NPS is the difference between the percentage of promoters and percentage of detractors. NPS is thus looked at as an overall indicator of the term ‘customer experience’ – it is a gauge of a company’s popularity with customers and a proxy for the quality of its service.
Experiential retail to win customers trust
Besides an aggressive online push, the company is also looking to open offline stores, joining the growing list of e-commerce players who have opened physical stores in the past in order to extend the five-sense experience to their customers.
“The first thing for us was to get the basic level of brand awareness and recognition. So we started with an online presence to make clear that we are a consumers brand and not a marketplace. We are looking to set up experience stores which will not hold inventory like traditional offline stores but will allow consumers to get a sense of our product and its quality,” explains Gupta.
The stores will be 3,000-5,000 sq ft in size and the company’s first store is likely to be open in Bangalore over the next six months.
To be sure, the company is not looking to make its offline foray as major revenue generators, they will work more as a platform for consumers to interact with the brand personally.
“For the next 12-18 months, the majority of the revenue is going to come from our own website. Offline store will take some time to match the share of traffic that we get on our website. Similarly, the furniture category on these marketplaces (Amazon and Flipkart) is also much smaller than us, therefore our site will be a sole revenue driver for next one and a half year. Post that we will have to access and see how the other platforms are performing,” Gupta said.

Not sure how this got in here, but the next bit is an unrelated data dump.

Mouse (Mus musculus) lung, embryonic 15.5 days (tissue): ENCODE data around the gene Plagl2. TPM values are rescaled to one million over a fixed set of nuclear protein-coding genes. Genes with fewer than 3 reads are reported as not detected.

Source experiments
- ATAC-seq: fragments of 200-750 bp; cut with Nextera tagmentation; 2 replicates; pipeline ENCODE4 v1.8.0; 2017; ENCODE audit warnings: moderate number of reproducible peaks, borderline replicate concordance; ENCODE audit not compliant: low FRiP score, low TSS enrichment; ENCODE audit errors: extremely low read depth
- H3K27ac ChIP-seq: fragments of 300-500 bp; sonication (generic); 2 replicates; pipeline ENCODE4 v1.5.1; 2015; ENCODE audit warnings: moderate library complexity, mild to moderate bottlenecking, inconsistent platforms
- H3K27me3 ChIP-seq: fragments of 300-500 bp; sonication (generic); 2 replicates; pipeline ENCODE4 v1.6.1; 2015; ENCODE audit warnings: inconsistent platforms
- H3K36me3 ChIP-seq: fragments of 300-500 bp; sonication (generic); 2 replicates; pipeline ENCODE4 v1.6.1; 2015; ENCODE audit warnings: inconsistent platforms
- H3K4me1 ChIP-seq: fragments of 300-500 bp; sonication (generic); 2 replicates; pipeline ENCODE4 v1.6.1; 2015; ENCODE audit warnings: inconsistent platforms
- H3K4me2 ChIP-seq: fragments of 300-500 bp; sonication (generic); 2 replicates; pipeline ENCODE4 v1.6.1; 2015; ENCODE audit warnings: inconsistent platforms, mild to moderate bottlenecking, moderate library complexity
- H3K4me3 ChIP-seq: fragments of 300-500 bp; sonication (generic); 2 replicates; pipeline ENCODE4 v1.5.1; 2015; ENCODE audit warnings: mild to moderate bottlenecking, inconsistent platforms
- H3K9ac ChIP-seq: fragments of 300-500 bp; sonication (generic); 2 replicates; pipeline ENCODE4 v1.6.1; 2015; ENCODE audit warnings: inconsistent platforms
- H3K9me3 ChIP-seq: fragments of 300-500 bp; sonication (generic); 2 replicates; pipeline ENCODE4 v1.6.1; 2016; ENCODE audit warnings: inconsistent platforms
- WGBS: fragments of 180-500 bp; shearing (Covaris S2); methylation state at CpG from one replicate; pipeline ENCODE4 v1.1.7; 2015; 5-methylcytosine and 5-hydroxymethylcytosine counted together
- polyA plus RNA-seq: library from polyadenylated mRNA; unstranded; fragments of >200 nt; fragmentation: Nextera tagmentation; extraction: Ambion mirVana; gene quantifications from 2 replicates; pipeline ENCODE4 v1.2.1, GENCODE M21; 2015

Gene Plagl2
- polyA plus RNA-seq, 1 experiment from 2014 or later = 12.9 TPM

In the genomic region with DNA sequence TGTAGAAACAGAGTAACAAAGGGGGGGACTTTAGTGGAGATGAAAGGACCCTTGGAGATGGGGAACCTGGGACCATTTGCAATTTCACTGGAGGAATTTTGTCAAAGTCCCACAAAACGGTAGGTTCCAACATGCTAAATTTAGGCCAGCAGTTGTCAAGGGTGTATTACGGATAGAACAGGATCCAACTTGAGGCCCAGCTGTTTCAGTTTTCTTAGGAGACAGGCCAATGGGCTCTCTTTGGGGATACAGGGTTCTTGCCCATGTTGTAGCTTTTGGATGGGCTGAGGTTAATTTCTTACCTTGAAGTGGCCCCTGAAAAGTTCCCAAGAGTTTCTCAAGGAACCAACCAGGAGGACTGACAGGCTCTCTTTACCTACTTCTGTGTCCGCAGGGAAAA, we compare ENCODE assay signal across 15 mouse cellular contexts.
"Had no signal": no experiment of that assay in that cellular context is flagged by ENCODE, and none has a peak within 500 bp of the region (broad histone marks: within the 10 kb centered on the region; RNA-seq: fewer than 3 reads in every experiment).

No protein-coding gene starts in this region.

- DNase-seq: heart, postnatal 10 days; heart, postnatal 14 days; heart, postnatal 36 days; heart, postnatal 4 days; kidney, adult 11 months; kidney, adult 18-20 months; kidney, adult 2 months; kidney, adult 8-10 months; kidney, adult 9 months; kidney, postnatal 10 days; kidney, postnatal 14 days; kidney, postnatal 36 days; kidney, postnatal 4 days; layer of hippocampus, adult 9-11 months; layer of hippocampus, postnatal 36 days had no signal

Smaller share but larger prospect
The Rs 1,40,000-crore Indian furniture market is highly fragmented and unorganised. Within it, the online market accounts for a mere Rs 750 crore, according to a report in The Hindu Business Line. But it is growing rapidly and with more people buying furniture via PCs and mobiles, this market is set to grow to Rs 15,000 crore by 2017, the report states.
However, it didn’t deter the entry of various players in this particular segment. In the past three years, specialist online furniture retailers have mushroomed, led by market leader Pepperfry (set up in January 2012), Future Group’s recent acquisition FabFurnish (launched in March 2012), and Mebelkart (November 2012), among others.
And Gupta says that over the last four years, the company has witnessed a few significant trends that further resonates the growth potential.
“Initially, online purchases were limited to small products like coffee tables or some of the marquee decor pieces that consumers were not able to find in any retail store. But from over the last five to six months, people have started buying large categories as well and the contribution of beds, sofas, dining tables in our portfolio has gone up significantly,” Gupta said.
Additionally, the innovating offerings provided by the online furniture and home decor retailers are also boosting the growth, he noted.
“For instance, our home solution services has worked quite well for us. With our interior designers in place who are there to advise clients on the type of furniture and decor pieces that will fit best to consumers taste and expectation, the pain of collecting pieces from different stores and ending up making your house look like a museum has decreased considerably,” Gupta concluded.